Thyroid cancer is the most common endocrine malignancy and ranks as the sixth most common cancer diagnosed in women. Rising incidence of thyroid cancer is reflected by the projected 52,000 new cases in 2019. A majority of patients have differentiated thyroid cancer and are managed successfully with a combination of surgery and radioiodine (RAI) therapy. However, tumors may present or recur as RAI-refractory or metastatic, in which case they have a poorer prognosis and death is common. Among these, anaplastic thyroid cancer (ATC), although relatively rare, represents a true clinical emergency: ATC is typically unresectable at presentation, highly resistant to therapy, RAI-resistant, and associated with a median survival of less than 9 months when patients are treated with multimodal therapy, and less than 3 months with palliative care. Cytotoxic chemotherapy and radiation are generally ineffective in prolonging survival of ATC patients. Thus, ATC remains one of the most lethal tumors and needs novel, effective, and especially rational therapeutic approaches. The major obstacle to this goal is the lack of a detailed understanding of the pathways altered both in the early stages (drivers) and during progression of ATC. As the patient population is small, our mechanistic knowledge is based on the retrospective analysis of patient material and on cell lines often of dubious origin. We now know that TP53 is lost or mutated in 70% of ATCs, and that in almost 40% the PI3K cascade is constitutively activated. Additional common drivers include BRAF (40%) and RAS (27%) activating mutations. Despite this knowledge, it is increasingly clear that we are still missing a comprehensive wiring chart depicting all the interactions between different, cooperating driver pathways. Such detailed map is of paramount importance to design effective multidrug combinations that consider less known signaling conduits, mechanisms of resistance, and feedback pathway activation. The current application has two broad, long-term objectives. The first goal is to utilize a combination of in vivo, ex vivo, and in vitro approaches to test the hypothesis that activation and/or overexpression of the SGK1 protein kinase are integral and essential components of the neoplastic transformation process initiated by constitutive activation of PI3K, RAS, and SRC in thyroid epithelial cells and that SGK1 targeting is essential for effective inhibition of tumor growth. The second objective is to use genetically engineered mouse models, as well as cell culture approaches, to test the hypothesis that mutations in mTORC1-activating pathways, including loss of NF2 and activation of PI3K signaling, cooperate with oncogenic RAS by contributing crucial signals needed for RAS-mediated transformation of thyroid epithelial cells. This genetic interaction opens a window of opportunity for targeted therapeutic approaches.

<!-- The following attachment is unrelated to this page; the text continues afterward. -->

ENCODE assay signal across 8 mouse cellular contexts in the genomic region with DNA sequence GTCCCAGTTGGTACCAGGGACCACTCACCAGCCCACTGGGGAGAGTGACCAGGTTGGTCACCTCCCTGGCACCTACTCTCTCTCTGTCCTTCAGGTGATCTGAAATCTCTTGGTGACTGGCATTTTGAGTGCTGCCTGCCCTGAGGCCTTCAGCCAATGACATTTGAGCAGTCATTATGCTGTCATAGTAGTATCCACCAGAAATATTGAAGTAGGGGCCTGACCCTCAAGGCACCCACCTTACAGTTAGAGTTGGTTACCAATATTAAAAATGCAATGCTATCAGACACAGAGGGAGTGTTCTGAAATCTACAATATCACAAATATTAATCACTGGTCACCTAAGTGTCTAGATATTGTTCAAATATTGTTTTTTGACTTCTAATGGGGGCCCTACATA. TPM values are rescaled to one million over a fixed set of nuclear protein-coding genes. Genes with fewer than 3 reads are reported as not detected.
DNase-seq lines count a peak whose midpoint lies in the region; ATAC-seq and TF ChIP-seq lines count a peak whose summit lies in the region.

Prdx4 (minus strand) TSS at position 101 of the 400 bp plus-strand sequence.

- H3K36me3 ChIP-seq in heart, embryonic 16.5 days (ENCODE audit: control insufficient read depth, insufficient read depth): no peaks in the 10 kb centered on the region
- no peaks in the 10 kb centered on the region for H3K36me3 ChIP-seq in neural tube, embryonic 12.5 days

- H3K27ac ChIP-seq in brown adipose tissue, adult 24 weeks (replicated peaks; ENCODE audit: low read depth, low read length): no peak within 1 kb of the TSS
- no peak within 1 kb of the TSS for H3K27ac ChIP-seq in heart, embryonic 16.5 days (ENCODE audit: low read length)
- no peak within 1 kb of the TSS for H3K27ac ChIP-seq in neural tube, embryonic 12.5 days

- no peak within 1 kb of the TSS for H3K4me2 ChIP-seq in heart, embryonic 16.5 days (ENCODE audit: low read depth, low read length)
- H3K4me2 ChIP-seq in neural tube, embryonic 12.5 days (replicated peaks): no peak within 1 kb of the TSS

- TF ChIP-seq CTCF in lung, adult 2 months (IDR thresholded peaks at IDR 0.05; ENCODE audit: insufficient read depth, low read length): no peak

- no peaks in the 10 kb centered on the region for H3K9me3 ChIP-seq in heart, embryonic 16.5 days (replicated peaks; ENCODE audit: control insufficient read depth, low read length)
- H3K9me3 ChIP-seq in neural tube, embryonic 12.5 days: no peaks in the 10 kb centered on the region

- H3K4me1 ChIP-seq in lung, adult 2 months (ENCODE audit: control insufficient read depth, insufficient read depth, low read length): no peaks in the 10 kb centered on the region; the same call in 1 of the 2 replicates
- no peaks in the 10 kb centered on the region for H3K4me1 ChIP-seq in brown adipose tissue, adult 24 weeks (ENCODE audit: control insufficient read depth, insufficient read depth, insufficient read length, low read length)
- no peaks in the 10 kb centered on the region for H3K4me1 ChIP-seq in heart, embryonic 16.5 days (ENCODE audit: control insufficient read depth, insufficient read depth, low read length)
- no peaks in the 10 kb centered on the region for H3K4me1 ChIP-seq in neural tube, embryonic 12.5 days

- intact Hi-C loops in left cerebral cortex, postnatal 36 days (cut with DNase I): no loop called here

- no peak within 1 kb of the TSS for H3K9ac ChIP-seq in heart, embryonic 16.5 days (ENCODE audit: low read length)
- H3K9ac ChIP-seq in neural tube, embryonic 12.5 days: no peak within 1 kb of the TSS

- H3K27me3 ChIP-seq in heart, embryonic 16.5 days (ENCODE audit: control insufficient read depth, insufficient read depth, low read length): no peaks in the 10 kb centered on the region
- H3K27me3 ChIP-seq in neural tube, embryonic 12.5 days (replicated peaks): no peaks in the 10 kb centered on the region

Public Health Relevance

Approximately 2,000 patients with thyroid cancer die each year in the U.S., and many more suffer from progressive, symptomatic disease. The limited number of advanced thyroid cancer patients has been a major obstacle to our understanding of the molecular mechanisms involved in disease progression, as well as to the development of effective therapies. Furthermore, even when the driving oncogenic insults are known and targeted inhibitors are available, cancers invariably develop resistance to them. In this application, we leverage the power of mouse genetics and in vivo disease modeling to characterize novel pathways that are critical for thyroid cancer development and to define novel paradigms for rationally designed combinatorial therapies. Successful completion of the proposed studies will help map novel signaling pathways and design effective therapies, providing benefit not only to advanced thyroid cancer patients, but also to those with other tumor types sharing the same genetic alterations.

National Institute of Health (NIH)
National Cancer Institute (NCI)
Research Project (R01)
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Special Emphasis Panel (ZRG1)
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Yassin, Rihab R
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Albert Einstein College of Medicine
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